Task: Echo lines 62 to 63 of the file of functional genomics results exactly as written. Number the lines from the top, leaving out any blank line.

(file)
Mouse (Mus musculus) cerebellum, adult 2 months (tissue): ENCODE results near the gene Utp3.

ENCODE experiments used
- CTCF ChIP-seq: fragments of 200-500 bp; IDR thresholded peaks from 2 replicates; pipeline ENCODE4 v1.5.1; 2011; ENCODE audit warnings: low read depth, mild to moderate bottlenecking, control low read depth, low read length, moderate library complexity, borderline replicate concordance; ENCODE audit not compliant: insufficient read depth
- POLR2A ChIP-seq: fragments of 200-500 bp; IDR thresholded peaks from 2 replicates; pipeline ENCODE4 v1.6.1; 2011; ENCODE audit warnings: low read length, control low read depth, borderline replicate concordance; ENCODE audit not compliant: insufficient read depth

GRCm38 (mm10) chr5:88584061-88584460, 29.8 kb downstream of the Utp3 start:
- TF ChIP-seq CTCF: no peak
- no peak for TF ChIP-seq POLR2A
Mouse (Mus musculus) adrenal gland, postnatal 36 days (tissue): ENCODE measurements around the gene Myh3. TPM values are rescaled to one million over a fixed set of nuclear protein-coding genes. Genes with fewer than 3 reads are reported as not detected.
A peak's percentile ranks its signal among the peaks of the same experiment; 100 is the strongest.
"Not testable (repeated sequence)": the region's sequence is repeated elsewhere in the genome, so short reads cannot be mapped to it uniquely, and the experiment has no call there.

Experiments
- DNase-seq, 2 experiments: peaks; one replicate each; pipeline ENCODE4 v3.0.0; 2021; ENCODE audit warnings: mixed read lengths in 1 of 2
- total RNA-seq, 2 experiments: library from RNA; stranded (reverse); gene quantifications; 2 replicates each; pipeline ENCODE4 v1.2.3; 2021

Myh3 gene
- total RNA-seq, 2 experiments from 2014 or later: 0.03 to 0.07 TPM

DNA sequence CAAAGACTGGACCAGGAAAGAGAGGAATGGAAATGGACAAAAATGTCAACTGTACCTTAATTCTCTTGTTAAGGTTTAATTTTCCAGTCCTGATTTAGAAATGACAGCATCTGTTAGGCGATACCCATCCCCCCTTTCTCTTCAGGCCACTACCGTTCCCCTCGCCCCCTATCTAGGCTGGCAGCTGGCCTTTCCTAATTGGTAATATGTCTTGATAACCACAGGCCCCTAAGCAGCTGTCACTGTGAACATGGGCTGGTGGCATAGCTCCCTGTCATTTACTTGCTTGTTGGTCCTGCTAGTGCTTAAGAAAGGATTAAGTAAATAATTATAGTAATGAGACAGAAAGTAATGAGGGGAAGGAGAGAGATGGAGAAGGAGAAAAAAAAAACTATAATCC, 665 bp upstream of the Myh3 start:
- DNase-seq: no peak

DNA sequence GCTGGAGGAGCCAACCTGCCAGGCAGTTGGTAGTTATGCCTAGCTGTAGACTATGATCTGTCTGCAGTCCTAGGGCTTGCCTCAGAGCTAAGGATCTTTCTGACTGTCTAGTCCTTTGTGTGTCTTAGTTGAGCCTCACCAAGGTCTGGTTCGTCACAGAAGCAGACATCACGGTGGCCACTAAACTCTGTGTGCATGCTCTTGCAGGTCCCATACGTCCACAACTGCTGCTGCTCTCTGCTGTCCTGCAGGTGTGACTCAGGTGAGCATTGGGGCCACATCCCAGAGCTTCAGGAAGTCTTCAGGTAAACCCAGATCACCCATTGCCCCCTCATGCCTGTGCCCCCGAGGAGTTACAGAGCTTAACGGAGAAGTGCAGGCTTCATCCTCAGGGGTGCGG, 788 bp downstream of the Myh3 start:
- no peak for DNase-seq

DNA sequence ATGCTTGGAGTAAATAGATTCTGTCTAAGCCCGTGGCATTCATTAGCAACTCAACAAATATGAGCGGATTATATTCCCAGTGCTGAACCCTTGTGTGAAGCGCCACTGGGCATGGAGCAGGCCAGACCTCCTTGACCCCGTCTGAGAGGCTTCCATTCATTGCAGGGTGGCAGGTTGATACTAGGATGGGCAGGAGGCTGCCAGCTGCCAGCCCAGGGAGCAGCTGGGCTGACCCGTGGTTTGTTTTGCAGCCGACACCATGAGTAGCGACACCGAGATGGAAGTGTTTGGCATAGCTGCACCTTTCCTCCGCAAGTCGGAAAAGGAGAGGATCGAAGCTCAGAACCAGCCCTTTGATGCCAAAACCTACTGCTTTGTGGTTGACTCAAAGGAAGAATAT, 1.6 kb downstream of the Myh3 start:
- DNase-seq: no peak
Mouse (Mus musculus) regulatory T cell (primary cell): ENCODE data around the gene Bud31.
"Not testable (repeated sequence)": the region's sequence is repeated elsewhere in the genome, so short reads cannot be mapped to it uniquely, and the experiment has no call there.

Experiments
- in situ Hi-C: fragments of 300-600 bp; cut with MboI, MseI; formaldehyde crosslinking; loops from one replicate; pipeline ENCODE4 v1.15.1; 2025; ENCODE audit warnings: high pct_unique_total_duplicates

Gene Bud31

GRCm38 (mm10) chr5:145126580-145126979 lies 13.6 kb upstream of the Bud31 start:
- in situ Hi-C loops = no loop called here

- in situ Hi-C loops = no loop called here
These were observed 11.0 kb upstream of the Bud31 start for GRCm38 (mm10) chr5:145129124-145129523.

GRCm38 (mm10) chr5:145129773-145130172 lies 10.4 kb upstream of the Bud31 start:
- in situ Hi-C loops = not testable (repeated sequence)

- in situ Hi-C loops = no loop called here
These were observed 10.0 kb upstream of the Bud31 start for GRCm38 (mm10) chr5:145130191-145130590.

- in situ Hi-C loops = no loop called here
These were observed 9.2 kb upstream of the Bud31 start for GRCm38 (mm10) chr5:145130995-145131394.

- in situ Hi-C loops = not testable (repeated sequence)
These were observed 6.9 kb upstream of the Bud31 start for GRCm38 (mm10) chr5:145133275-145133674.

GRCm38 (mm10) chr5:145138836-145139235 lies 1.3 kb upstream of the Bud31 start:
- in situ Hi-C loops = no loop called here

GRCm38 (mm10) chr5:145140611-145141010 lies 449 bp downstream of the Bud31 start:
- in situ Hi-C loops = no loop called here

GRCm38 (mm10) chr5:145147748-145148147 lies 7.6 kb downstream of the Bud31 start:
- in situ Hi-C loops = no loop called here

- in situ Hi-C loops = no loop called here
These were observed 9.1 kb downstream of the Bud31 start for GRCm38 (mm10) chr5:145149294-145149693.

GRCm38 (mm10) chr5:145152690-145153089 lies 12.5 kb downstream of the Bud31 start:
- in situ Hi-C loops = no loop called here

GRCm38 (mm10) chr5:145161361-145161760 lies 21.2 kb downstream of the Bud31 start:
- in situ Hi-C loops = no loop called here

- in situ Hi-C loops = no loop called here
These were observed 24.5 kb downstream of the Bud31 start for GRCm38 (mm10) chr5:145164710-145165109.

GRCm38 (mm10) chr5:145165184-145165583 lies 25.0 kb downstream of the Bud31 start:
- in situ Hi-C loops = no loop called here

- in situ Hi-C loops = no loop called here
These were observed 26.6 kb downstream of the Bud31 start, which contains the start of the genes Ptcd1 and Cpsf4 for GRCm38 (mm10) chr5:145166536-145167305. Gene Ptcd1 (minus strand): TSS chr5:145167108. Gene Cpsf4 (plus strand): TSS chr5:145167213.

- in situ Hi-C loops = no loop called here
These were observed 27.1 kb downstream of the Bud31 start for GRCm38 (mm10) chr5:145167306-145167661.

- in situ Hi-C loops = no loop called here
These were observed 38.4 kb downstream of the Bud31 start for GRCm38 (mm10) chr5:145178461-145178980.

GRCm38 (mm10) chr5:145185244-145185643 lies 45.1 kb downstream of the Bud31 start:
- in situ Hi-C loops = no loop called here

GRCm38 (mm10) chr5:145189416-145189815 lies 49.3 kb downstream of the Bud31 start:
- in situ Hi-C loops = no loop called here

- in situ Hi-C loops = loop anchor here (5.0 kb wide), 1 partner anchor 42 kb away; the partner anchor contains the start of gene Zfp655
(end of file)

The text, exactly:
- in situ Hi-C loops = no loop called here

GRCm38 (mm10) chr5:145189416-145189815 lies 49.3 kb downstream of the Bud31 start: